It's now been a full two years since residential real estate prices stopped slipping backward and began a recovery. The most recent Case-Shiller index of 20 cities shows home prices rising at the fastest rate in nine years. However, by and far most remain at levels below what they were before the recession. The fact is that nationally, home prices average 13.5% below their high values before the real estate market bust.
It will be some time before these house values fully recover. While 2013 saw average price increases of 10%, prices are only expected to rise an average of 3% to 5% during 2014. Another fact is that not all regions of the country are playing by the same rules. Texas in particular has realized and continues to see substantial increases in residential house prices.
Some cities are recovering faster than others are. Here are the top seven major cities that have recovered the most.
We are getting deep into the spring buying and selling season. While a recovery is well under way, it is not yet complete. Data over the next couple of months will give us a clearer view of what to expect for the remainder of the year.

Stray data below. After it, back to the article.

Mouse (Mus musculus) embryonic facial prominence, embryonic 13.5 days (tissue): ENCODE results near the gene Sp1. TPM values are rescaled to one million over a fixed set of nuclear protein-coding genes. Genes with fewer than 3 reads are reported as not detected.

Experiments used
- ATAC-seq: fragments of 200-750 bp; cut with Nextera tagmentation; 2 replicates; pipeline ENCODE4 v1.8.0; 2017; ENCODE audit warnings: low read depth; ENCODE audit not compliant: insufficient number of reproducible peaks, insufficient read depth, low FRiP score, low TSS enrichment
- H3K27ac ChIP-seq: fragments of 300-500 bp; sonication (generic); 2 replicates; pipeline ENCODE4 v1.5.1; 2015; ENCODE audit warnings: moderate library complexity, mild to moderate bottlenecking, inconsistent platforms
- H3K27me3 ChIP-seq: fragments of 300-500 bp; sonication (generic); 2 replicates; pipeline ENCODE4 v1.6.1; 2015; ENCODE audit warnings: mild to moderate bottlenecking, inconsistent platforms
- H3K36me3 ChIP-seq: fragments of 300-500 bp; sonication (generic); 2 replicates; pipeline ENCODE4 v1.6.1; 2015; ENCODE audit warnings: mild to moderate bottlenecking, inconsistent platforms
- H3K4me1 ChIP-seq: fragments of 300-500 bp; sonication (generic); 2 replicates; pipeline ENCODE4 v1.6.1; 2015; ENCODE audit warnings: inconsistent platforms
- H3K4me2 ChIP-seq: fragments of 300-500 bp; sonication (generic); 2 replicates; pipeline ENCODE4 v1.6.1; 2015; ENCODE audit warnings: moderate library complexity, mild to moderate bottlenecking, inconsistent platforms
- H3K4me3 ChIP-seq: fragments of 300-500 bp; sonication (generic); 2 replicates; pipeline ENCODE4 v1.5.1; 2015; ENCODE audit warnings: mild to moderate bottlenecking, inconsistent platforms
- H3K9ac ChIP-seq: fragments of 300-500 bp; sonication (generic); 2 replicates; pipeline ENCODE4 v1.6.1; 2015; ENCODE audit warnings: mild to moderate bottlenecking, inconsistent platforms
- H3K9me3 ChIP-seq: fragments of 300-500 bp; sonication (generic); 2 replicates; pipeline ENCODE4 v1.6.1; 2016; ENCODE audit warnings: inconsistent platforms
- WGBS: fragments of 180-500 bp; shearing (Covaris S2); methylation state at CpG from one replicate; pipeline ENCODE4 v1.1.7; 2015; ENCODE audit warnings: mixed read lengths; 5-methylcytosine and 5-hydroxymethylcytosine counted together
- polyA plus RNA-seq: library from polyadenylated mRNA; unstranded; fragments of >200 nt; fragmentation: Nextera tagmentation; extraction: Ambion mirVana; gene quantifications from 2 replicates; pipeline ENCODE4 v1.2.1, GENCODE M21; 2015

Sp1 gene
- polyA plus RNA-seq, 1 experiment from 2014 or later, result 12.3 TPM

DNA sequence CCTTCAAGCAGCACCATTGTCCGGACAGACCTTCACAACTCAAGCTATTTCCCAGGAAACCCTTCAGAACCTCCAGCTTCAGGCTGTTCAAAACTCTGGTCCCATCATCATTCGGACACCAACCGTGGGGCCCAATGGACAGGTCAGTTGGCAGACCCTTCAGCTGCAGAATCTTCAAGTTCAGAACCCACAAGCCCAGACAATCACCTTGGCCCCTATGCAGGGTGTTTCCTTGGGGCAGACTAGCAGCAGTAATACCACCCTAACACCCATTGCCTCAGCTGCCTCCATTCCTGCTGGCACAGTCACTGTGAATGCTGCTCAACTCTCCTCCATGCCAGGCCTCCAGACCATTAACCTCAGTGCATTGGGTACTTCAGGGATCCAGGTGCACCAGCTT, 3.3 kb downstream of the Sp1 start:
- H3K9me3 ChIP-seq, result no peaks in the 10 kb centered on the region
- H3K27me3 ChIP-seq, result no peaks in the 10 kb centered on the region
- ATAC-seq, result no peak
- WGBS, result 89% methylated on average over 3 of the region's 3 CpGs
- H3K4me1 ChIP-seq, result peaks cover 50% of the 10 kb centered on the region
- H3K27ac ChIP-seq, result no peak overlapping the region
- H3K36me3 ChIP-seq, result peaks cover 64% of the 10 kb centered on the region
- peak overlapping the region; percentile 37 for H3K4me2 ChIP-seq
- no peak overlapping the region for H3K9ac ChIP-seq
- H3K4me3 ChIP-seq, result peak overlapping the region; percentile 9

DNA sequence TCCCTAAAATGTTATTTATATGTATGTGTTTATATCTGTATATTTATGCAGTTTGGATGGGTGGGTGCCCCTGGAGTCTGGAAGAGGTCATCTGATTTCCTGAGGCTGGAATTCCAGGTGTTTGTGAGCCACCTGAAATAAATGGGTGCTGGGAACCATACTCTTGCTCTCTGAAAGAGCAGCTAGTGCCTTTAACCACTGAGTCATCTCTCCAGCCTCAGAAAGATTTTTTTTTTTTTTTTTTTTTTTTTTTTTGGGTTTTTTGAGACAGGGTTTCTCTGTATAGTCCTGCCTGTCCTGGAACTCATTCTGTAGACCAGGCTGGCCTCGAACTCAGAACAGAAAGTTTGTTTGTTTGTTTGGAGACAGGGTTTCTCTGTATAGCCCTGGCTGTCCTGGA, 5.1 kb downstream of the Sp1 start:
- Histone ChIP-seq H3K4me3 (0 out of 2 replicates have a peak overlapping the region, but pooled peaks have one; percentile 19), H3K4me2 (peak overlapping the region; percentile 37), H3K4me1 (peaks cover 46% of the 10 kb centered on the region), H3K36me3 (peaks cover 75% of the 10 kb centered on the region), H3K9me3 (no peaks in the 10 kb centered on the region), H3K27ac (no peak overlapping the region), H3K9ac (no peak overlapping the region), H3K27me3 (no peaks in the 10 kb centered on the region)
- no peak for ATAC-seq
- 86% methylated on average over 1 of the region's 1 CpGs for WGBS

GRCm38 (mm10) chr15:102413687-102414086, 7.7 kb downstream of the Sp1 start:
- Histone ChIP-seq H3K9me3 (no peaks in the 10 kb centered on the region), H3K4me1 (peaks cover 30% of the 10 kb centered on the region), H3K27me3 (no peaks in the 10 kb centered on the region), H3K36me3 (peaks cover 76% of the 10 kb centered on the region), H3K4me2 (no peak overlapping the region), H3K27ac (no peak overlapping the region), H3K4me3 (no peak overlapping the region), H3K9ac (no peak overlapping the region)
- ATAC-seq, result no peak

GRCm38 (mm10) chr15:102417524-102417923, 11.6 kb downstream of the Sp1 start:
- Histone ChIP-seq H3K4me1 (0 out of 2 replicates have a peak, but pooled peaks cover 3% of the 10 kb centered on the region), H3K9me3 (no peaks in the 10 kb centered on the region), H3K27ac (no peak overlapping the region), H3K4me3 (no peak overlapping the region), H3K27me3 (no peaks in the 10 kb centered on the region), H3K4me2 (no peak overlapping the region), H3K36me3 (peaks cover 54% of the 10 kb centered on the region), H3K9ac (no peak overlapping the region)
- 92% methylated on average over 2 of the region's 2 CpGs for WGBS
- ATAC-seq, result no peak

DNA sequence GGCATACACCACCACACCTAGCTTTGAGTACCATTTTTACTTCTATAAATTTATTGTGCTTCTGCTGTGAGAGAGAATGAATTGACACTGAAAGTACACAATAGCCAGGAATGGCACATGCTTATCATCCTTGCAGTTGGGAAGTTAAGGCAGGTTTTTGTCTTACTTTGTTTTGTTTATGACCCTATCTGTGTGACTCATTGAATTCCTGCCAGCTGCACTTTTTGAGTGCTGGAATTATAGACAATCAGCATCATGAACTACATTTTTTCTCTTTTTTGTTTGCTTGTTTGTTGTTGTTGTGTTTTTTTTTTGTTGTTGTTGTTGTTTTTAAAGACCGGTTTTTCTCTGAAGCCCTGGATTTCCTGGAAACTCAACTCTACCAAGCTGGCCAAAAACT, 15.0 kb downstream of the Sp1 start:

After a decade that saw real estate prices reach historic peeks and then go over a cliff that led to record foreclosures and loss in values, 2014 could well be the transitional year into a stable real estate market. Although rapidly rising prices in 2013 were refreshing compared to the wacky years that preceded it, with home prices increasing at an average of 10%, it was not a stable real estate market. The current estimate of a 3% to 5% price increase for 2014 could be the best thing for us to return to a stable and more predictable real estate market.
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Author bio: Brian Kline has been investing in real estate for more than 30 years and writing about real estate investing for seven years. He also draws upon 25 plus years of business experience including 12 years as a manager at Boeing Aircraft Company. Brian currently lives at Lake Cushman, Washington. A vacation destination, a few short miles from a national forest in the Olympic Mountains with the Pacific Ocean a couple of miles in the opposite direction.